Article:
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Trump Lawyer Taped Conversation        07/21 09:17

   President Donald Trump's former personal lawyer secretly recorded Trump 
discussing a potential payment for a former Playboy model's account of having 
an affair with him, people familiar with an investigation into the attorney 
said on Friday.

   NEW YORK (AP) -- President Donald Trump's former personal lawyer secretly 
recorded Trump discussing a potential payment for a former Playboy model's 
account of having an affair with him, people familiar with an investigation 
into the attorney said on Friday.

   The recording by attorney Michael Cohen adds to questions about whether 
Trump tried to quash damaging stories in the run-up to his 2016 election. 
Trump's campaign had said it knew nothing about any payment to ex-centerfold 
Karen McDougal. It could also further entangle the president in a criminal 
investigation that for months has targeted Cohen, his onetime lawyer and close 
ally.

   Current Trump attorney Rudy Giuliani said the payment was never made and the 
brief recording shows Trump did nothing wrong.

   "The transaction that Michael is talking about on the tape never took place, 
but what's important is: If it did take place, the president said it has to be 
done correctly and it has to be done by check" to keep a proper record of it, 
Giuliani said.

   One of Cohen's lawyers, Lanny Davis, said "any attempt at spin cannot change 
what is on the tape."

   "When the recording is heard, it will not hurt Mr. Cohen," Davis said in a 
statement.

   Cohen surreptitiously made the recording two months before the election, 
according to a person familiar with a federal investigation into Cohen. The 
person spoke to The Associated Press on the condition of anonymity to discuss 
the ongoing inquiry.

   The conversation between Trump and Cohen came weeks after the National 
Enquirer's parent company reached a $150,000 deal to pay McDougal for her story 
of a 2006 affair, which it never published, a tabloid practice known as catch 
and kill. Trump denies the affair ever happened.

   The company, American Media Inc., is run by Trump friend and supporter David 
Pecker.

   The company's payment effectively silenced McDougal through the election, 
though days beforehand news of the deal emerged in The Wall Street Journal. At 
the time, a Trump spokeswoman said his campaign had "no knowledge of any of 
this."

   But in the recorded conversation, Trump and Cohen appear to be discussing 
buying the rights to McDougal's story from the Enquirer's parent company,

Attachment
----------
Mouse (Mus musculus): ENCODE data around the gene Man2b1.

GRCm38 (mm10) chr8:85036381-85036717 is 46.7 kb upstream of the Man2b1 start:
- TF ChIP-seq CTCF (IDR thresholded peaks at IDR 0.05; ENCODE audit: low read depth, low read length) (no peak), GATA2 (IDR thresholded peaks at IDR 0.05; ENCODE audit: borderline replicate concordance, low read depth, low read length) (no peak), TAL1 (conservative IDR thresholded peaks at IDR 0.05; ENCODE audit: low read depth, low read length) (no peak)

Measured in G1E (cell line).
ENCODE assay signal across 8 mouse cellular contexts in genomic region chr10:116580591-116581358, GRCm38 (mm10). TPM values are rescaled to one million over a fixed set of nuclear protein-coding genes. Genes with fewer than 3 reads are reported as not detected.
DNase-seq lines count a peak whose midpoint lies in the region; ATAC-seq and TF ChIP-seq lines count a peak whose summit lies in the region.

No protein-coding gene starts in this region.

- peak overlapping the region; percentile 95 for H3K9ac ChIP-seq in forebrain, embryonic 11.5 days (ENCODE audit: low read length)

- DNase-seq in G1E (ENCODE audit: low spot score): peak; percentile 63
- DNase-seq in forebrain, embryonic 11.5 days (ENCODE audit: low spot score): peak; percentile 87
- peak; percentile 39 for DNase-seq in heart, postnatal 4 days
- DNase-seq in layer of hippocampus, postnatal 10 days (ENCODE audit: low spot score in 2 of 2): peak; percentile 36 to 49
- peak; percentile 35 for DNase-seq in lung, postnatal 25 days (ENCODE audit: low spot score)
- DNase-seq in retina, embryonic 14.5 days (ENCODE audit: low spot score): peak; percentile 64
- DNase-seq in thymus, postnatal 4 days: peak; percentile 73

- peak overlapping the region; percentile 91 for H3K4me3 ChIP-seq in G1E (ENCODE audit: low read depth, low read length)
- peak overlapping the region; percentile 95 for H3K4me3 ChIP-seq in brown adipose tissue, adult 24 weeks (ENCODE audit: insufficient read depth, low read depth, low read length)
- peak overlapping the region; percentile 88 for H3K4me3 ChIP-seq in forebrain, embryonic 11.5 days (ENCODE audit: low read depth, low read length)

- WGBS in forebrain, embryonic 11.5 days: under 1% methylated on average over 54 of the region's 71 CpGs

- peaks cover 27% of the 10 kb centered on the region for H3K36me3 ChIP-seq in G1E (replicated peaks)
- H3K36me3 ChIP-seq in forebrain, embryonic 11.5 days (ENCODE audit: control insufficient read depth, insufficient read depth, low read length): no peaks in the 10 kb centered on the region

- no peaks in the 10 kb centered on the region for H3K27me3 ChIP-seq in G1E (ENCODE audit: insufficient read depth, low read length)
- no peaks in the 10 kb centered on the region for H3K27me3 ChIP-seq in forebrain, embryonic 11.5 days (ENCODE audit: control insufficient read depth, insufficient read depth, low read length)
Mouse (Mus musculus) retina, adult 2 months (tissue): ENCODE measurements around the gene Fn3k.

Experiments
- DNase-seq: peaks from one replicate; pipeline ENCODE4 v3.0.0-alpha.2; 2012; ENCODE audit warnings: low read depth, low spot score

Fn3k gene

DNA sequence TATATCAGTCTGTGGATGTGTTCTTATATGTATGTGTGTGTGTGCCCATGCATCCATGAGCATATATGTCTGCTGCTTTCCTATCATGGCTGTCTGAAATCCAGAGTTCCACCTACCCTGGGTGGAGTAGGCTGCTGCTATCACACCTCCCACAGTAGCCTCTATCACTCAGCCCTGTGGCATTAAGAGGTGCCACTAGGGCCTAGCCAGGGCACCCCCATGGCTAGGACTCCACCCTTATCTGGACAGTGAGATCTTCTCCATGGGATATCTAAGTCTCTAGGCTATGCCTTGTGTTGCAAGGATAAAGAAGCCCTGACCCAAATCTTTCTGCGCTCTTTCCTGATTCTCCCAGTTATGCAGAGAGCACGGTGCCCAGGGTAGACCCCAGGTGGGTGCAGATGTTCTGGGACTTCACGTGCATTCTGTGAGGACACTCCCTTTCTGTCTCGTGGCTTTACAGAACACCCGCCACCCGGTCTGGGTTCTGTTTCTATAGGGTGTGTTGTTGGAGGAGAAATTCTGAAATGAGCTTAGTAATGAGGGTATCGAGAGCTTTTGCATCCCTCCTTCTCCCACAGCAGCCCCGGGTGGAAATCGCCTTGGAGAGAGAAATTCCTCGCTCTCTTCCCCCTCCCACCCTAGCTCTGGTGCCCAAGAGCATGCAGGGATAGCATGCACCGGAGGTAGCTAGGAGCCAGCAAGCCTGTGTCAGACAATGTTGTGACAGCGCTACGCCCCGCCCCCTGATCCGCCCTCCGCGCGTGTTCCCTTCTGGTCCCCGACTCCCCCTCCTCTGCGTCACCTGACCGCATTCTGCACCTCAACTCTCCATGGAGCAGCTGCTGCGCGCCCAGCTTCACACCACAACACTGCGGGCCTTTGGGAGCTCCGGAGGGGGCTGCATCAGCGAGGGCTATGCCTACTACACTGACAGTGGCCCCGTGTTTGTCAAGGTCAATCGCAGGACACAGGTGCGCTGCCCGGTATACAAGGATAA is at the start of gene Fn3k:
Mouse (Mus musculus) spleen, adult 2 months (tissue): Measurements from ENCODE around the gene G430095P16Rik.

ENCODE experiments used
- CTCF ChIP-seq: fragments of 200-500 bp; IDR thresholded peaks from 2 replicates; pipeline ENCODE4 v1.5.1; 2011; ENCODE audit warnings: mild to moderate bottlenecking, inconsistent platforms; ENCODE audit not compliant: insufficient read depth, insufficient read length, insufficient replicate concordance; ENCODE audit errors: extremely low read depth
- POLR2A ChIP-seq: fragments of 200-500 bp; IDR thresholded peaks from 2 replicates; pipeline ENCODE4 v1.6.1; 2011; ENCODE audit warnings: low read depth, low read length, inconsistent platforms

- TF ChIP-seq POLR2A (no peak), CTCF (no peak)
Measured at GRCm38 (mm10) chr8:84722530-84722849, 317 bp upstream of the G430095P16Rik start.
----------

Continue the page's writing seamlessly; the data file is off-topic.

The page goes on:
according to the person familiar with the investigation.

   McDougal's lawyer and an American Media spokesman didn't immediately respond 
to messages seeking comment on Friday.

   The recording, first reported by The New York Times, likely will revive 
questions about what other recordings of Trump's conversations might exist. As 
a businessman, Trump occasionally recorded his phone calls, a former Trump 
Organization executive told the AP last year, although Trump once denied doing 
so.

   The FBI raided Cohen's office, home and hotel room in April, searching in 
part for information about payments to McDougal and porn actress Stormy 
Daniels, who received a $130,000 payment from Cohen before the election to keep 
quiet about a sexual relationship she says she had with Trump. Meanwhile, a 
government watchdog group has asked the Department of Justice and the Federal 
Election Commission to investigate whether American Media's payment to the 
former centerfold amounted to an unreported and illegal corporate campaign 
contribution.

   The Cohen investigation, by federal prosecutors in New York, is separate 
from an ongoing inquiry by special counsel Robert Mueller into potential 
coordination between the Trump campaign and Russia.

   Cohen hasn't been charged with any crime.

   A self-described fixer for Trump for more than a decade, he said last year 
he would "take a bullet" for Trump. But he told an interviewer this month that 
he now puts "family and country first" and won't let anyone paint him as "a 
villain of this story." On Twitter, he scrubbed mentions and photos of Trump 
from a profile that previously identified him as "Personal attorney to 
President Donald J. Trump."

   Cohen wouldn't say in the recent interview whether he would cooperate with 
prosecutors. If he decided to do so, it could be risky for the Republican 
president, given the pair's close relationship over the years.

   McDougal's former attorney, Keith Davidson, has been cooperating with 
investigators in the Cohen probe, Davidson spokesman Dave Wedge has said. He 
declined to comment on Friday.

   The Enquirer's payment to McDougal gave the tabloid the exclusive rights to 
any story she might ever wish to tell about having an affair with a married man.

   She later publicly alleged that the Enquirer had tricked her into accepting 
the deal and had threatened to ruin her if she broke it. After she sued the 
tabloid seeking to invalidate the contract in March, the Enquirer agreed to 
allow her to tell her story.

   Hours before the Times revealed the recorded conversation, Cohen met in New 
York with the Rev. Al Sharpton, a frequent critic of Trump.

   Cohen and Sharpton said in tweets they have known each other for 20 years. 
Cohen contacted the civil rights activist in recent weeks, longtime Sharpton 
spokeswoman Rachel Noerdlinger said.

   She said the two revisited conversations they'd had over the years when 
Cohen was Sharpton's conduit to Trump during clashes over race issues and over 
Trump's questioning of the authenticity of former President Barack Obama's 
birth certificate.

   Cohen tweeted there's "no one better to talk to!" than Sharpton, who used 
his own Twitter account to advise readers, "Stay tuned."


(KA)

 
 
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